A congregant of mine was confounded by the reports of Rabbis who were arrested for illegally trafficking in human organs. One person in the group said that some might justify their acts claiming the money would be used for yeshivahs and other important Jewish organizations. They turned to me and demanded to know if there really is a way to justify such things through the Torah?
I answered that Judaism, whether the Torah or the Talmud, contains many diverse ideas, not just one opinion and not just one way of thinking about God or the world. For instance, regarding the question of how we should view non-Jews and how we should act toward them we could look at Abraham. Abraham left a conversation with God, the Torah tells us, in order to run out into the desert and welcome three nomads who were not Jews. Abraham was the first Jew and these nomads, as far as Abraham knew, were idol worshipers. This would be one way to answer the question of what our attitude could be toward non-Jews. On the other hand, one might look at the book of Deuteronomy in which Moshe commands the Jewish people to destroy those who are idol worshipers. (No doubt the two cases can be seen in different lights and many lomdishe hairs be split, never the less it is the divergence in general attitude expressed by both sides that I am calling attention to.)
Another example of the variety of theological stances within Judaism is with regard to the question of asceticism. A statement in the Talmud tells us one will have to give an account for every pleasure they did not take advantage of in this world (Tal. Jer. 4:12). Additionally there is an opinion that the Nazir (Nazerite) brings a sin offering at the end of his Nazarism to atone for the sin of forbidding upon himself that which the Torah permits. On the other hand there is a second opinion in the Talmud that the sin offering of the Nazir is due to his leaving behind a higher ascetic state. The rabbis tell us, “Sanctify (separate) yourself even from that which is permitted.” In Jewish history there were of course whose central practice was extreme asceticism such as Chasidey Ashkenaz in the 12th century. Which direction should we take?
Direction can not come only from reading the Torah or even the oral tradition, these are varied and can be used to rationalize anything, including selling human organs for gain. In the end Torah, written or oral, (at least in their written forms), are not enough to guarantee that we will live a life that is right and good in the eyes of God or others, -our own moral worldview and personal theology must be brought to bear upon Torah as a meta guide. And this too must be part of the Torah and mesorah (oral tradition). What we quote from the Torah will be filtered based on who we are and what our world vision is, so we must thoughtfully cultivate a correct worldview. In Judaism today there are many world views: Zionist/non-Zionist, Torah u’Madah/Torah Im Derech Eretz, Open Orthodoxy/Insular Orthodoxy, etc., etc.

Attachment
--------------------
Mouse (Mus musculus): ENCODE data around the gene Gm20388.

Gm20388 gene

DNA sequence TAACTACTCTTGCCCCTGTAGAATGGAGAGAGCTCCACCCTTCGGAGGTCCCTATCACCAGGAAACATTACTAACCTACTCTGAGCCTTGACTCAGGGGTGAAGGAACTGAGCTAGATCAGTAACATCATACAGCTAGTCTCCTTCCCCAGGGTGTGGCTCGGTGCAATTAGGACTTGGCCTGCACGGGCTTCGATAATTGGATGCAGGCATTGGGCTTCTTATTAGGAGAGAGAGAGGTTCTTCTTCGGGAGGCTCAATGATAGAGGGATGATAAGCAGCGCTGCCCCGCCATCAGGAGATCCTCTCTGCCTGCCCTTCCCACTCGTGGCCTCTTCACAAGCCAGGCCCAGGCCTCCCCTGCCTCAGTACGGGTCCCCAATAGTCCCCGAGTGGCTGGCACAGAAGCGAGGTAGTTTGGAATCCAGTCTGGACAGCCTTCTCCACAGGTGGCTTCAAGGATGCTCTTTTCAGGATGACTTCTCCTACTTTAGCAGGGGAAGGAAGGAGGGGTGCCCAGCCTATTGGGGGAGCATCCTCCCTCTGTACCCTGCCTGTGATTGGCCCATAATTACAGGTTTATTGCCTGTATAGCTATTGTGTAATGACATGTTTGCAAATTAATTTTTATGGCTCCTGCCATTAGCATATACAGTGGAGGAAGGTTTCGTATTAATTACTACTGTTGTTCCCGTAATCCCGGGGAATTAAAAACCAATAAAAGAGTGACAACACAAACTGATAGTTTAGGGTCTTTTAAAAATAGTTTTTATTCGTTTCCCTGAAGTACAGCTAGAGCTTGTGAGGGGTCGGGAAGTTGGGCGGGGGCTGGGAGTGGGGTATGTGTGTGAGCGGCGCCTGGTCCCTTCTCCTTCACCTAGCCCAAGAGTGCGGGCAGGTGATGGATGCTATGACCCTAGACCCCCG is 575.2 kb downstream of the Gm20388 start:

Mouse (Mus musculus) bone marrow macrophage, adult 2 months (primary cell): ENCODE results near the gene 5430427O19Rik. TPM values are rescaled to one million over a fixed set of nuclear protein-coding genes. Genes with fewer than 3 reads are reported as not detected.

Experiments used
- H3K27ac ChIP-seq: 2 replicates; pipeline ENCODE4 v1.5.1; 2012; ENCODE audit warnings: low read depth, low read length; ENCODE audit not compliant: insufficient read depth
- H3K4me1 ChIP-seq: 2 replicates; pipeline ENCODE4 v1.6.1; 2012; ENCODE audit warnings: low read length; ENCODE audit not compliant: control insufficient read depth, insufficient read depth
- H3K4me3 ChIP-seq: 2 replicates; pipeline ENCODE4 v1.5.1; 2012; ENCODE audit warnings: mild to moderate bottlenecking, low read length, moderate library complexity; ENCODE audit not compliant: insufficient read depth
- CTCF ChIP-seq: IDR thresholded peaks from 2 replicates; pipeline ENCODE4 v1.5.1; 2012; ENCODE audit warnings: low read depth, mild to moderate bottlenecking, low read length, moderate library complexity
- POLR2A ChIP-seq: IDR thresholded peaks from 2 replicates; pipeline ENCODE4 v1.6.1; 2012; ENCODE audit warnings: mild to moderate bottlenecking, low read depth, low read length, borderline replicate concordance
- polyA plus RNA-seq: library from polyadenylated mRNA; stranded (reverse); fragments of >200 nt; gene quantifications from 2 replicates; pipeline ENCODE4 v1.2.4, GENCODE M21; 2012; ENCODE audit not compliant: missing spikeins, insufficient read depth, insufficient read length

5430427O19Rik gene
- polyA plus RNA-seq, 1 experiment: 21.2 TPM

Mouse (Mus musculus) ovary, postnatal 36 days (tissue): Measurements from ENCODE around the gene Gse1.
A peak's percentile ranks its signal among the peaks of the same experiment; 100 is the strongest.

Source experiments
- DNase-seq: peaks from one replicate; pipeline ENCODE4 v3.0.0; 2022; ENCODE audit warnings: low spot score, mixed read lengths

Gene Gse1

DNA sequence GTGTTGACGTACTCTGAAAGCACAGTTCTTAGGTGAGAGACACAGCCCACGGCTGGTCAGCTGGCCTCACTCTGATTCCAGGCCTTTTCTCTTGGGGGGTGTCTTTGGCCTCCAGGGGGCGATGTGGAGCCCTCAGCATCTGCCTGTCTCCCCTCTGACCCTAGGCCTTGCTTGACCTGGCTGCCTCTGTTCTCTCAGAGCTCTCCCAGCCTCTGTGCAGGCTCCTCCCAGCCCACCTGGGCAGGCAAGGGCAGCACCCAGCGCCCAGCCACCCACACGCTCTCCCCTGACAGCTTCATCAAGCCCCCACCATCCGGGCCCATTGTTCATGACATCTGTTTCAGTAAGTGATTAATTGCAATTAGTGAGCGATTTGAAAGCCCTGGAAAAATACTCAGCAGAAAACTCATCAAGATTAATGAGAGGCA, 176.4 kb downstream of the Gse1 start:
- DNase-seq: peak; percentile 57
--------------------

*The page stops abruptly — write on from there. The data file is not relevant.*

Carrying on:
Morethodoxy does not claim to change anything in Torah (God forbid), rather to help present a set of glasses through which to see the Torah, a guide for balancing the varied approaches which are within the Torah. It is a path accentuating an attitude of rachum v’chanun, first and foremost merciful and loving. When faced with two approaches within Judaism it is a guide and path for choosing the approach that is, (within halacha), more inclusive not less. It is not, God forbid, a path of molding the Torah to our selfish desires or to the vagaries of modern life and low brow chapters of western culture, but of opening our eyes and souls to the Torah in ways that Torah alone may not allow us to see.
The Ramba”n said it long ago (v’etchanan and k’doshim) . It is not enough to keep the Torah. If one only keeps the law one may still be a disgusting person. Jewish law demands that we go beyond the law to do what is right good at the eyes of God and people. Ours is a religion that is quite legally based yet if one were to just keep the law that would not be enough in our relationship with others or in our relationship with God. V’asita Ha’yashar V’hatov –“Do what is right and good”- go beyond the letter of the law with regard to how you treat others and Kidoshim Tihiyu, -“You shall be holy”-sanctify yourself beyond the letter of the law in your relationship to God.
The Torah alone does not a Mench make. It requires also spectacles through which to see the Torah, ones ground from the glass of things like moral training, philosophy and musar, learning the great ideas of other religions and moral and philosophical systems, chassidut and kabbalah, reading the great secular books, seeing the great works of art, appreciating the natural world God has made and its aesthetic and scientific beauty, exploring the important human ideas and insights -within humans in general and within ourselves in particular (usually through psychotherapy)- so that we can move beyond their own needs and see those of others more clearly.
In the end if our glasses through which to see the Torah and the world are placed correctly and our filters though which to sift the torah and our experiences are honed well we will achieve the goal of being Jews, to be merciful and gracious in imitation of the Divine One and to be a “light unto the nations”; we will not be selling illegal goods to further spiritual life.